Clinical information was collected for each participant and included the number of years diagnosed with HIV, number of years on HAART and compliance with therapy. In the Infectious Diseases clinic, patients were initiated on HAART when their CD4 count was less than 350 cells/μL. For all women, results from HIV testing (ELISA and Western Blot), CD4 counts (Flow Cytometry), HIV viral load (Polymerase Chain Reaction (PCR)) and HR HPV status (Hybrid Capture II (HC II)) were recorded in the patient records in a clinical data base. The HIV testing, viral load and CD4 counts were performed in the clinical laboratory at the Princess Margaret Hospital. The HC II assay was performed in a clinical laboratory at LabCorp in the USA (Miami, Florida). Review of patient records was performed to obtain these results for inclusion in this study. The participant's last CD4 count and HIV viral load were recorded. These tests were performed either at the time the cervical sample was obtained or within the previous two months.

HPV testing

The HC II assay is capable of identifying HR HPV infections (HPV: 16, 18, 31, 33, 35, 39, 45, 51, 52, 56, 58, 59, and 68), results are reported as “detected” or “not detected” and were available from the medical records for 81 patients in this study. For the remaining 86 patients, cervical thin-prep samples were shipped to the United States (Ragin laboratory) where HPV genotyping was performed using the HPV Linear Array protocol. To confirm that the extracted DNA samples were PCR amplifiable, the β-globin gene fragment was amplified using PCO4 and GH20 PCR primers. All DNA extraction and PCR set-up were performed in a PCR-clean area separate from the post-DNA amplification areas in the laboratory. The specific HPV types in each cervical specimen were identified using a Linear Array HPV genotyping protocol as previously described [8]. Briefly, the linear array assay included a PCR-based protocol involving biotin-labeled primers which detected the 37 most common HPV genotypes identified in cervical mucosa. The PCR products were denatured and hybridized to strips containing HPV-specific oligonucleotide probes. A colorimetric change indicated the presence of a given HPV type. The HPV types identified by the Linear Array method includes (Low-risk: 6, 11, 40, 42, 54, 61, 70, 72, 81, CP6108; High Risk: 16, 18, 31, 33, 35, 39, 45, 51, 52, 56, 58, 59, 68, 73, 82; Probable High Risk: 26, 53, 66; and Unknown Risk: 55, 62, 64, 67, 69, 71, 83, 84, IS39).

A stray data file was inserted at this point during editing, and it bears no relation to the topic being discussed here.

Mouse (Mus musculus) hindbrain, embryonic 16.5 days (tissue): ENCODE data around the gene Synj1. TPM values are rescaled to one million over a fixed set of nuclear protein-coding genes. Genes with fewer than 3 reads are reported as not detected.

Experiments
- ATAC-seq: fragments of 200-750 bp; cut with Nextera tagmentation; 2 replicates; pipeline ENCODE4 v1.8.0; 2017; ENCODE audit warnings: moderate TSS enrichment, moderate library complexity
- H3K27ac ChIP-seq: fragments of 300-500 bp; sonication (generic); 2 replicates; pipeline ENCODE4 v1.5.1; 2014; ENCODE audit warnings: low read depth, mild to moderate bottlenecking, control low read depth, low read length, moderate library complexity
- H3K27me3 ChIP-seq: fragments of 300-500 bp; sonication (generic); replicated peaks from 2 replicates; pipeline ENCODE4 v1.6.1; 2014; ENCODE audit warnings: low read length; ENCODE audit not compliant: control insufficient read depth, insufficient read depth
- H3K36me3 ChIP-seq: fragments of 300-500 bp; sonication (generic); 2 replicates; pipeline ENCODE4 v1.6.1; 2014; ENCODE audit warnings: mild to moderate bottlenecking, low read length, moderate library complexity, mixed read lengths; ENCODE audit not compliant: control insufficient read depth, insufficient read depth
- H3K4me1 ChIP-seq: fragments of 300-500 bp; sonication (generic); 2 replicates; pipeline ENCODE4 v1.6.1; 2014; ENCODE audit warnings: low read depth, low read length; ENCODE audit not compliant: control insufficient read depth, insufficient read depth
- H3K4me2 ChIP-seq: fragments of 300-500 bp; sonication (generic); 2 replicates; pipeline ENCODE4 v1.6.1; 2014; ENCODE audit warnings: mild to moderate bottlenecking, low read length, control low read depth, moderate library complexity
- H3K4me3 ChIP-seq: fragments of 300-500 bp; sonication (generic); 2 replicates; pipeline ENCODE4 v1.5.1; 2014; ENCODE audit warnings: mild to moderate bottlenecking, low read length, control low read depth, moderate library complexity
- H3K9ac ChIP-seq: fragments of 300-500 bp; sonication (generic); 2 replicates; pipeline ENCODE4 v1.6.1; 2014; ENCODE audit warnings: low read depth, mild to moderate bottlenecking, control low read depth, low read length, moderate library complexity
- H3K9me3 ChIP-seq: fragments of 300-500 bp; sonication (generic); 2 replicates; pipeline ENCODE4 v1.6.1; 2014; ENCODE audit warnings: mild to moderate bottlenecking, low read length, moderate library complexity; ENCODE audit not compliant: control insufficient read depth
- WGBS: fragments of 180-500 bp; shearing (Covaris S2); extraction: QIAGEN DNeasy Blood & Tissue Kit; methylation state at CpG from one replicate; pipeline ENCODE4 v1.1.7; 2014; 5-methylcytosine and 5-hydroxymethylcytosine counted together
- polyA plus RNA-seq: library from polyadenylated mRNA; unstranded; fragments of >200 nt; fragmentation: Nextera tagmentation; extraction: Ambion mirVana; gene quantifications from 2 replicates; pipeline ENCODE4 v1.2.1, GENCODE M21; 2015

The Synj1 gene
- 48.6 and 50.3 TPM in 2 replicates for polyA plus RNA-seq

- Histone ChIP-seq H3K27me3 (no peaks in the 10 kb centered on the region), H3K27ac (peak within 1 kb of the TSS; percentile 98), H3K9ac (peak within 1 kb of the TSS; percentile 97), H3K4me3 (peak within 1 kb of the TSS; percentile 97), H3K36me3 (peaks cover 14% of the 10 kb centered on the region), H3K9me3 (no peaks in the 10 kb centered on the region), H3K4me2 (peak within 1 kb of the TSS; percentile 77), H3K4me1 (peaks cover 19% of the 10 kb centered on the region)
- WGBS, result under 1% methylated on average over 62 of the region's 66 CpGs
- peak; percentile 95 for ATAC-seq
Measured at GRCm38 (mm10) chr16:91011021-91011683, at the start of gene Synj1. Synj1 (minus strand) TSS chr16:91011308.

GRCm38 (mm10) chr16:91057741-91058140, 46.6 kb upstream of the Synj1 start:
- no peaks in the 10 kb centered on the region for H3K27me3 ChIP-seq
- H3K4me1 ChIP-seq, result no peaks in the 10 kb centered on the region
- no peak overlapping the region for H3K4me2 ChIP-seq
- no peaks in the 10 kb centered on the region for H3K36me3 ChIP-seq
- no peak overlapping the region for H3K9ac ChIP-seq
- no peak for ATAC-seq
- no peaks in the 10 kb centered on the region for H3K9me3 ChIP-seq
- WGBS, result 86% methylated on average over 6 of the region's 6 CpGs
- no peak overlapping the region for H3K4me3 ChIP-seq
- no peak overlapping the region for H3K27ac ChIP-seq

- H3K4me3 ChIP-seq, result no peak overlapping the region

Both the Linear Array and HC II assays are comparable for HR HPV status since each detects the same HR HPV genotypes which are classified based on the previously published risk classification by Munoz et al. [9]. Therefore the results from both assays were combined for HR HPV analyses. The Linear Array additionally detects HPV 73 and 82 which are also classified as “high-risk”. Patient samples that were HCII-positive or had at least one HR HPV type detected by the Linear Array were categorized as HR HPV-positive. Patient samples with “probably high-risk” HPV genotypes were often co- infected with one or more other HR HPV genotypes (14/16, 88%) therefore were also categorized as HR HPV-positive. Since low-risk HPV types are not etiologically liked to cervical carcinogenesis [10] and there is no clinical benefit for evaluating low-risk HPV status for cervical cancer risk, study participants who were HPV-negative and/or infected with low-risk HPV types, and/or infected with undetermined risk were categorized as HR HPV-negative. Women with HR HPV findings were counseled and referred for usual clinical care; similarly, women with cervical lesions were referred to further testing and treatment.

Statistical Analysis

Age was categorized into tertiles (19–35 years, 36–45 years, and 46+ years). Age at first intercourse was categorized as a binary variable based on mean age of responses to the question (≤16 years and >16 years). Current contraceptive use was categorized as yes/no. Length of time on HAART was categorized as less than 2 years, 2–4 years, and greater than 4 years. CD4+ cell count and viral load were both divided into two groups based on the median value for each respective variable. Cervical cytology reports were categorized into three categories: negative, dysplasia (which includes low grade squamous intraepithelial lesion [LGSIL] and high grade squamous intraepithelial lesion [HGSIL]), and atypical squamous cells of undetermined significance (ASCUS).